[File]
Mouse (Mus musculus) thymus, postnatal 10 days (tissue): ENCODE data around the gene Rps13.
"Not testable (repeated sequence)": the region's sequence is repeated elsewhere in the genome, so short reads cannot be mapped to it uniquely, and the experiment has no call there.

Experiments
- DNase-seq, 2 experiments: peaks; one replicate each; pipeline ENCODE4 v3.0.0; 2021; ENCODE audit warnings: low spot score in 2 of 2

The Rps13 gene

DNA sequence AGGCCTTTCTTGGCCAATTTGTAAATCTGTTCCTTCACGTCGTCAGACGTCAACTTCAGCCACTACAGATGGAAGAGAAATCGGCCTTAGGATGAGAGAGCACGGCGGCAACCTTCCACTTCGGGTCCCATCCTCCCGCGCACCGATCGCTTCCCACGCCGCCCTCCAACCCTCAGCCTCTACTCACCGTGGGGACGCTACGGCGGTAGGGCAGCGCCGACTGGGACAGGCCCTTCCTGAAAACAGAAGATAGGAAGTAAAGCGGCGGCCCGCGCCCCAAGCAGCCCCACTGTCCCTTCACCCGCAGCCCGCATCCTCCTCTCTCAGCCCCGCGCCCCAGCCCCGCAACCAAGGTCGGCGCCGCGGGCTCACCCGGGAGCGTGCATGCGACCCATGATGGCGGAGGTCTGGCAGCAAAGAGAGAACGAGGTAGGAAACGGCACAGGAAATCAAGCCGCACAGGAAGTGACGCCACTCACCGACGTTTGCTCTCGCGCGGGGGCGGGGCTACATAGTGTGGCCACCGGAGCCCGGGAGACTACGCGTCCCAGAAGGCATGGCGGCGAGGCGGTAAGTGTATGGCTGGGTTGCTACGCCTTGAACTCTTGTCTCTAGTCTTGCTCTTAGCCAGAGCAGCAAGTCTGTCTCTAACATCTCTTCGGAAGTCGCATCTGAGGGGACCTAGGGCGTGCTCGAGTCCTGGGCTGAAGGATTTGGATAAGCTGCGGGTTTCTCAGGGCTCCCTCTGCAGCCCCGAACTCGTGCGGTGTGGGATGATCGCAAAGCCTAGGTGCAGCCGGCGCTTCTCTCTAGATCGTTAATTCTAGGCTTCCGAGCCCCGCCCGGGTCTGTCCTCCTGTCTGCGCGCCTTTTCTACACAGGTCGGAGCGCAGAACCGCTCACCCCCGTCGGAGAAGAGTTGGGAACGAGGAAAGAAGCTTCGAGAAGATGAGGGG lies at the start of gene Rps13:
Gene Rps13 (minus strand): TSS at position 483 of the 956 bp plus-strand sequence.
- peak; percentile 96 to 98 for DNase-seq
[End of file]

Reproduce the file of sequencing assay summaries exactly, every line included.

Mouse (Mus musculus) thymus, postnatal 10 days (tissue): ENCODE data around the gene Rps13.
"Not testable (repeated sequence)": the region's sequence is repeated elsewhere in the genome, so short reads cannot be mapped to it uniquely, and the experiment has no call there.

Experiments
- DNase-seq, 2 experiments: peaks; one replicate each; pipeline ENCODE4 v3.0.0; 2021; ENCODE audit warnings: low spot score in 2 of 2

The Rps13 gene

DNA sequence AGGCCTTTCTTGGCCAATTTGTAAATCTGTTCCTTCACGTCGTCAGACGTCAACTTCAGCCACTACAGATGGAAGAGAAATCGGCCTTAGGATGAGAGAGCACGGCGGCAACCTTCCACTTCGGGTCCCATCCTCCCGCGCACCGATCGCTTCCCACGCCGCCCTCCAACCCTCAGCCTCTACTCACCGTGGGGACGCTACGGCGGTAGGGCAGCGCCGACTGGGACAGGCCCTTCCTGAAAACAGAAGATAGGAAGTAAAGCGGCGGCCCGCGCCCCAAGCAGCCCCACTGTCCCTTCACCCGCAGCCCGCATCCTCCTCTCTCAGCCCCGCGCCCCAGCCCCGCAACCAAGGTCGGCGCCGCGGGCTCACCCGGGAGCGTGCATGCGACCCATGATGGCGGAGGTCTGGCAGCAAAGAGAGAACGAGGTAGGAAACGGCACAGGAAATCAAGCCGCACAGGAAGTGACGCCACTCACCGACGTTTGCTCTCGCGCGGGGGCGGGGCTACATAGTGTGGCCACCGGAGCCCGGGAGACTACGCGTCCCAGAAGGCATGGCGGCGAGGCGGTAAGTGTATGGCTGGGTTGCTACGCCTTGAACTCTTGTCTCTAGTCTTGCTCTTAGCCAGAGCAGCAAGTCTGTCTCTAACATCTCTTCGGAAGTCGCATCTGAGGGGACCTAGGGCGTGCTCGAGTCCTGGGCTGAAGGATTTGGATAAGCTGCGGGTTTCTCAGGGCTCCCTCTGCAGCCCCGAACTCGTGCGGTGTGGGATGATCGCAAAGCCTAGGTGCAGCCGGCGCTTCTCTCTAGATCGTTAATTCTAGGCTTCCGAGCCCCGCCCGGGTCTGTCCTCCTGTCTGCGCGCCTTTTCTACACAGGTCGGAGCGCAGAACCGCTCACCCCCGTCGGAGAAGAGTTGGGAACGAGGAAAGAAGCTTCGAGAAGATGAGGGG lies at the start of gene Rps13:
Gene Rps13 (minus strand): TSS at position 483 of the 956 bp plus-strand sequence.
- peak; percentile 96 to 98 for DNase-seq